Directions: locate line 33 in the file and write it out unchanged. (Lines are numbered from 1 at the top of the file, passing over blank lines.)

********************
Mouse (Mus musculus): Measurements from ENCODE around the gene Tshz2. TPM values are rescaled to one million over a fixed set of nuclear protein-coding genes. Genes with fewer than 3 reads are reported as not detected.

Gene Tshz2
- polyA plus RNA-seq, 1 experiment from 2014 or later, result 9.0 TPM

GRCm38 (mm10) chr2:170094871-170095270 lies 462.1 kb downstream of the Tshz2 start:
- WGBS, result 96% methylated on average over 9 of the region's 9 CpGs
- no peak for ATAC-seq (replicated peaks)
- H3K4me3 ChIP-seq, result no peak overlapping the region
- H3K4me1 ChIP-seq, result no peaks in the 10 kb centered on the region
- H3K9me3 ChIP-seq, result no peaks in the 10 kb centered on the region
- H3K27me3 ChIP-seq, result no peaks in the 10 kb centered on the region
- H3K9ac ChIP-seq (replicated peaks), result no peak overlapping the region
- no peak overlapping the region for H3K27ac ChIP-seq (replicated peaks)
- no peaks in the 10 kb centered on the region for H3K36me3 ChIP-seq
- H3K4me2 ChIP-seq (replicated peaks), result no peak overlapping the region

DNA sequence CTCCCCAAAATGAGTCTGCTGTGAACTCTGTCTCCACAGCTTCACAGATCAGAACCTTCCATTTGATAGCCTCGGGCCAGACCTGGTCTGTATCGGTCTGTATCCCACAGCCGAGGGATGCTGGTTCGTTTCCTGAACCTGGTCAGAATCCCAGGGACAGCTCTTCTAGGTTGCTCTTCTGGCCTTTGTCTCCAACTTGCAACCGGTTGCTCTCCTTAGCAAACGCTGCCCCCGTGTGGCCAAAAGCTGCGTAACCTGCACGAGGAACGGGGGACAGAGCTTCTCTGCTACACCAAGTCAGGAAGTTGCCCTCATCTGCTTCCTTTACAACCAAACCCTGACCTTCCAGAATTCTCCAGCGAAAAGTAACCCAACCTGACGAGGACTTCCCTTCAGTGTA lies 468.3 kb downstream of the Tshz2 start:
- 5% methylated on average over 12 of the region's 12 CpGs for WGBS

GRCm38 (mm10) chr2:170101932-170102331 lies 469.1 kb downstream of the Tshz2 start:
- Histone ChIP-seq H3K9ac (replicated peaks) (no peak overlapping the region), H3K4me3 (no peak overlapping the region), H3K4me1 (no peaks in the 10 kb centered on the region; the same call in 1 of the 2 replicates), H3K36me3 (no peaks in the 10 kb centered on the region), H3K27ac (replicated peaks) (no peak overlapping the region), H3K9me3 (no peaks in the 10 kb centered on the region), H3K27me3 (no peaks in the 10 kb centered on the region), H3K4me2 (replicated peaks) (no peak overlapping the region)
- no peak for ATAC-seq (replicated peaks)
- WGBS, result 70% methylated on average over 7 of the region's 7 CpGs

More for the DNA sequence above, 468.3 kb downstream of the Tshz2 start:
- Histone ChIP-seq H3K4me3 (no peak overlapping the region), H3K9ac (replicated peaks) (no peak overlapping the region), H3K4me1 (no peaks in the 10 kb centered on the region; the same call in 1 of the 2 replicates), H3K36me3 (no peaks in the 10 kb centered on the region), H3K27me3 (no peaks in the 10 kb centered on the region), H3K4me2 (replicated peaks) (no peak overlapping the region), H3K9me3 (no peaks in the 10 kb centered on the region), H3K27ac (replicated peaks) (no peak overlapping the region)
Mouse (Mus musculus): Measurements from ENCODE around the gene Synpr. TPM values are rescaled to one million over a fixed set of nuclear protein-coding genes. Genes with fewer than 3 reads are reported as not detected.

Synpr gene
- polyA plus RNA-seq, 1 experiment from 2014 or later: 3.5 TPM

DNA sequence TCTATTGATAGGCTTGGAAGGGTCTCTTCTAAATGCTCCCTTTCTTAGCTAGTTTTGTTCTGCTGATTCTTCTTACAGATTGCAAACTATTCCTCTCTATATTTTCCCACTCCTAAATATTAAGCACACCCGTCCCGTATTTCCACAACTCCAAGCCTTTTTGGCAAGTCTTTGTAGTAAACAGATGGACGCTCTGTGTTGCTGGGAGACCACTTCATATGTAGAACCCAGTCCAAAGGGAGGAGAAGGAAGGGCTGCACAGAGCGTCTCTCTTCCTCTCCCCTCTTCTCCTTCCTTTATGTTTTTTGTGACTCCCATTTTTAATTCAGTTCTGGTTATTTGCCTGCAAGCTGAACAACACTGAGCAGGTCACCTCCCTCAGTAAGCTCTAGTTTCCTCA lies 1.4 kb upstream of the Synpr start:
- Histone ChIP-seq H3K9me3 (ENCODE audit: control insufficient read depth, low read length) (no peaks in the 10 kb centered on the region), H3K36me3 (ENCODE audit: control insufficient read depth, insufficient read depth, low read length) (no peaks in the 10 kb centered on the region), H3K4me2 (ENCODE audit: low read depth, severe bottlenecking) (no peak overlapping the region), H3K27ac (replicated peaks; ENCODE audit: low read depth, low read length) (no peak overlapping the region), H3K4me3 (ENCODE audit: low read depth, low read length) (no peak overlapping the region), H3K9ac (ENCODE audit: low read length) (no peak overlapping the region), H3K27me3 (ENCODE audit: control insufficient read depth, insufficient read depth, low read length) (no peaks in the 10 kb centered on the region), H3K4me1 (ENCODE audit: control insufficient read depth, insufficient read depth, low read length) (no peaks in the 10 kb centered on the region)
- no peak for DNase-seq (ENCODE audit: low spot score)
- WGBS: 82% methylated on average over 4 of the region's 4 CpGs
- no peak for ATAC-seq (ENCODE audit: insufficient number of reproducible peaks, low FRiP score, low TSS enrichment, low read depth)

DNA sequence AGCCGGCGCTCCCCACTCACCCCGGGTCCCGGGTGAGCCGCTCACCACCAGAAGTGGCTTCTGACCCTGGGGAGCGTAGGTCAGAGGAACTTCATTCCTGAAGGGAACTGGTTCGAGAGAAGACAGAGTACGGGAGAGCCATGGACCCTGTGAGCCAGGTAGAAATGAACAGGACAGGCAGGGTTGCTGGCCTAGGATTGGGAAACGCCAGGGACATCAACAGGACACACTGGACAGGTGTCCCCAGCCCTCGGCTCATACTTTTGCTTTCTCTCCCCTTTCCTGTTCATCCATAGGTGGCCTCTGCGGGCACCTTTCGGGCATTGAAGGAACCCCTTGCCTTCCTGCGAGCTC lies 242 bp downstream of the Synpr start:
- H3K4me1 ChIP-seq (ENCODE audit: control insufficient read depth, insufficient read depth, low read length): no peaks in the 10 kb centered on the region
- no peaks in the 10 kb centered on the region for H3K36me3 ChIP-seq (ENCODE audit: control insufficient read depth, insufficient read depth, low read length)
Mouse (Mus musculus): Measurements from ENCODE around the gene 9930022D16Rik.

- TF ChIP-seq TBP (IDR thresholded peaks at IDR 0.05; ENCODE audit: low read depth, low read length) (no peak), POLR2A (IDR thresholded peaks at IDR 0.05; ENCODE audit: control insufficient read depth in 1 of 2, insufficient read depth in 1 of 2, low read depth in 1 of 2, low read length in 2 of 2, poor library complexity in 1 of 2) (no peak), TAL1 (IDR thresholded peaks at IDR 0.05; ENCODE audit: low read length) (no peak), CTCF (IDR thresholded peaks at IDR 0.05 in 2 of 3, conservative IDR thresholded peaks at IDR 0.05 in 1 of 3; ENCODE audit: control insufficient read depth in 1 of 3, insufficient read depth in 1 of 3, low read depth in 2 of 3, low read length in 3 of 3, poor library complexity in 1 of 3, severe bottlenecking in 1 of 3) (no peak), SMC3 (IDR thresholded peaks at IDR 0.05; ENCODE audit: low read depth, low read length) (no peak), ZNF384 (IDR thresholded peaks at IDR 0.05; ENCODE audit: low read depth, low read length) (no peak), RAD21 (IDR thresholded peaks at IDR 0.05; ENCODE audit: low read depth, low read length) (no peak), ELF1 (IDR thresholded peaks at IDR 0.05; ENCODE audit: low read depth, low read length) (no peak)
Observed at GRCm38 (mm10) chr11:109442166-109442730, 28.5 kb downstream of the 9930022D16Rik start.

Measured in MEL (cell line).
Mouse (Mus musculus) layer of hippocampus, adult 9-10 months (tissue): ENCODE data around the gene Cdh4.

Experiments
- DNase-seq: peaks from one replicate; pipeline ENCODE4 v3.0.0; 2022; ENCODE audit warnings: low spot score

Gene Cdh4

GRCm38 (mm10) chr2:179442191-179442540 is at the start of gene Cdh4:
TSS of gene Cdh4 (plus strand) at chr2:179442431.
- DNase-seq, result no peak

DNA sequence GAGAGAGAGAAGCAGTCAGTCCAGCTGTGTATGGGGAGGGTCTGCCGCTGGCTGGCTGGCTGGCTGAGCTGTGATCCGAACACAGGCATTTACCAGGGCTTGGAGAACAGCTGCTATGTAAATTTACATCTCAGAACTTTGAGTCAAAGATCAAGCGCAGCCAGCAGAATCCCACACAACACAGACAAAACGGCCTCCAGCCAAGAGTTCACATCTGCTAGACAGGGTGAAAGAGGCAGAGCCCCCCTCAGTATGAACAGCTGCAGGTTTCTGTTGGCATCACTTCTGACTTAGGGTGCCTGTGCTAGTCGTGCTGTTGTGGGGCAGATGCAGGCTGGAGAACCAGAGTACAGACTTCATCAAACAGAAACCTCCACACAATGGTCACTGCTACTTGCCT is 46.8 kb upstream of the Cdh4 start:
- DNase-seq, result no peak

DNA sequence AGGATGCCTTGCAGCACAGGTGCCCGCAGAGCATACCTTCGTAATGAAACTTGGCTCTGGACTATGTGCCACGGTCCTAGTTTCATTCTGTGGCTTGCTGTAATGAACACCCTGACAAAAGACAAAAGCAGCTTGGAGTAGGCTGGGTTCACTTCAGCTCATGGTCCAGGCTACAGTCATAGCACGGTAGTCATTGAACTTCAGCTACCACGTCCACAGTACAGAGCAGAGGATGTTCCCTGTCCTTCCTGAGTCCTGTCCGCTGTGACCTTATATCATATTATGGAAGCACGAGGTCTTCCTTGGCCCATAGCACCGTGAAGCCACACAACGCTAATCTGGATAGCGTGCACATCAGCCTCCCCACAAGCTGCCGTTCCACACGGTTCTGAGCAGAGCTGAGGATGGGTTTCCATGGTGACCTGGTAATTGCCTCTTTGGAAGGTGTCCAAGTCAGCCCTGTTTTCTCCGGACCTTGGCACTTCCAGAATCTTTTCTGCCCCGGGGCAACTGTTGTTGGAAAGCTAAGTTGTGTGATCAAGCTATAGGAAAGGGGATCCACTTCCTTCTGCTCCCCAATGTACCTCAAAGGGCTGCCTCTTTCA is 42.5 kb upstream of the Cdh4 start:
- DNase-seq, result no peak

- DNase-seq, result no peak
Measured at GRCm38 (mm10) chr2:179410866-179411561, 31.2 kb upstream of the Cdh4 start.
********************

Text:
- no peaks in the 10 kb centered on the region for H3K36me3 ChIP-seq (ENCODE audit: control insufficient read depth, insufficient read depth, low read length)